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Imagine Bill Gates alone and penniless "ON AN ISLAND WITHOUT A SOCIETY " an island without a society him would he be a billionaire in a ear in ten or ever If ou are prepared to follow some carefully laid out logic explaining the concept of economic rent deserved vs undeserved desserts and the concept of taxes as how society is paid for enabling wealth creation then this read might challenge everything ou think ou know about how and wealth interact Alperovitz is a communist in many respects and his disdain for private property rights characterizes his However in this book he manages to restrain his ideological leanings to make cogent and rational arguments against the abuses of intellectual property law It is an effective book one that manages to polemicize without going too far off of a logical narrative The logical side of the book makes its ultimate points all the damning Like Naomi Klein Alperovitz is capable of eviscerating his opponents and their positions to devastating effect with his gifts as a polemicist Perhaps the best writing he s ever done both stylistically and substantively A bit over my head The one concept the writers made that I understoodeconomic success comes from societies accumulated knowledge than the action of any single person or company Compensation however goes to individuals Taxation is used to compensate society for their input Interesting reading Guess who gave it the title. D In their new book Unjust Deserts How the Rich are Taking our Common Inheritance and Why We Should Take it Back Gar Alperovitz and Lew Daly turn Thatcher’s premise on its head and with it the whole individualistic worldview that ruled our politics for the last three decades They focus on the role of knowledge in economic growth arguing that expanding knowledge is a collective source of Unjust Deserts | Taxpayer Unjust Deserts How the Rich Are Taking Our Common Inheritance and Why We Should Take It Back by Gar Alperovitz and Lew Daly Now all I know about this book is what I read in this review by Mark Engler but clearly the point being made is that whatever one earns by one’s own efforts some share legitimately belongs to the community in which one lives What share? Measured how? Collected Unjust desserts Desi Bouterse’s murder conviction Unjust desserts Desi Bouterse’s murder conviction will not trouble him much Suriname’s president can probably win re election if he wants In any particular manner This
Book Does Not Confront Any does not confront any it does not have a real flow of its own Rather the authors uote favored sources with approval to make roughly the same points over and over again in a rather short book A great book that lets conceive the origin of the wealth of nations in a new way as a collective inheritance in the form of natural resources and collectieve achievements like knowledge rather than summation individual work efforts enoying this one and the implications for where the value is in businesseconomic relationships implications for identifying value add and leverage points in business Unjust Deserts is a stimulating book The authors primary conclusion is that most of us do not deserve our incomes since the vast majority of our income is determined not by our own contribution but by the accumulated technology kn If ou have ever wondered why we pay taxes how high taxes really should be or if the rich really are shouldering their fare share of taxes in our society this book may have an answer that is far satisfying than any glib partisan opinions or ideology In a surprisingly readable tome the authors review some very interesting research and thought ranging from first principles and definitions of just desserts and entitlement through the changing nature of value creation in a knowledge economy One notable thought experiment was to. Common Inheritance | New York The New Press pages Unjust Deserts tackles the implications of inherited social and especially Lew Daly Unjust Deserts How The Rich Are Taking Author and journalist Lew Daly talks about his latest book co authored with Gar Alperovitz UNJUST DESERTS HOW THE RICH ARE TAKING OUR COMMON INHERITANCE AND UNJUST DESERTS The American Prospect Dissent Magazine has a fascinating interview with Gar Alperovitz and Lew Daly the authors of the new book Unjust Deserts How the Rich Are Taking Our Common Inheritance and Why We Should Take It Back The book's argument is well expressed in this passage on Warren Buffett who famously asked what his income would have been had he been born in Bangladesh For all his gifts he's telling us Unjust Deserts How The Rich Are Taking Our Unjust Deserts How The Rich Are Taking Our Common Inheritance and Why We Should Take It Back January Gar Alperovitz Lew Daly New York New York New Press Unjust Deserts An Interview with Gar Alperovitz an. I bought this book because my philosophy tends to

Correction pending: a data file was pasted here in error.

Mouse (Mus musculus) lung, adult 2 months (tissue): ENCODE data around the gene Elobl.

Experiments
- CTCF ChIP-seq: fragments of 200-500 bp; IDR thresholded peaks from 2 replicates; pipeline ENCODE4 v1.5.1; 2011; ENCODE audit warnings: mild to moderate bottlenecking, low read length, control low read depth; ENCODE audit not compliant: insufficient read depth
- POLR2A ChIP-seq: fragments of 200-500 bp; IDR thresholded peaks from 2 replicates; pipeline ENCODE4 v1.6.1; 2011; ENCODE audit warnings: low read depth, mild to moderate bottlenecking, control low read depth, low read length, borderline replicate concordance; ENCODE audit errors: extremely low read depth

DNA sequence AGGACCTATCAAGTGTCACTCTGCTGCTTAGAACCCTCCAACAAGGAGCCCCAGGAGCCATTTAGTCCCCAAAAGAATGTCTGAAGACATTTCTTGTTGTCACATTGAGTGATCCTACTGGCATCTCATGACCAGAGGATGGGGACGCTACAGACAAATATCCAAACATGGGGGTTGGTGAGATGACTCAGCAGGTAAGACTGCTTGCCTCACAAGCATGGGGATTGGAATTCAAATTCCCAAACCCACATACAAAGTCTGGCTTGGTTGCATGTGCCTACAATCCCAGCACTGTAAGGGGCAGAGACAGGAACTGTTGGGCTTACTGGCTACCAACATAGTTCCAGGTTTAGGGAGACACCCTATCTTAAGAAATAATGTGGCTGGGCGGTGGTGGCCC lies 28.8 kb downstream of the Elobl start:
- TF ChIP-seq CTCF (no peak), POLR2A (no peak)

lean in the direction indicated by the book to the left but I was disappointed because this book was in the direction indicated by the book to the left but I was disappointed because this book was crappy It read like a PhD thesis than a popular economics book It drew on lots of philosophy Locke John Stuart Mill etc when frankly I "Don T Care Who Said These Same Things Or Different " t care who said these same things or different 200 ears ago I just want a coherent argument that applies now Philosophy has a fetish with expanding on previous authors work as if those ideas were owned by those authors As the central thesis of this book is that much of our wealth is inherited and belongs to us all the same should be applied to philosophy I don t care what John Stuart I love this guy Gar Alperovitz You can find his talks on Utube He is creating an image for the future of our civilization In this book he and Lew Daly explain in economic terms what Elizabeth Warren said a few ears later that if Fields of Fire (Frontlines, your business was a success it was on the backs of all that had come before and all that was provided to make our country so conducive to entrepreneurshipThis book takes some work and is not a fast or simple read But it is clear Maybe the hardest part is changing ideas that may be wedged into the back of our brains from childhood Onceou get it it seems so obvious Proves way too much and way too littleIf no one deserves anything because anyone s marginal input is zero then why distribute things. Fr Unjust Deserts How the Rich are Taking Our Not Retrouvez Unjust Deserts How the Rich are Taking Our Common Inheritance By Gar Alperovitz December et des millions de livres en stock sur fr Achetez neuf ou d'occasion Unjust Deserts How the Modern Deportation Unjust Deserts How the Modern Deportation System Lacks Moral Credibility Ohio State Journal of Criminal Law Forthcoming Pages Posted Mar See all articles by Linus Chan Linus Chan University of Minnesota School of Law Center for New Americans Kathryn Burkart University of Minnesota Twin Cities School of Law Students Date Written March Abstract Unjust Deserts | The New Press Warren Buffett is worth nearly billion Does he “deserve” all this money? Buffett himself will tell ou that “society is responsible for a very significant percentage of what I’ve earned”Unjust Deserts offers an entirely new approach to the wealth uestion Unjust Deserts How the Rich Are Taking Our Reuest PDF | Unjust Deserts How the Rich Are Taking Our.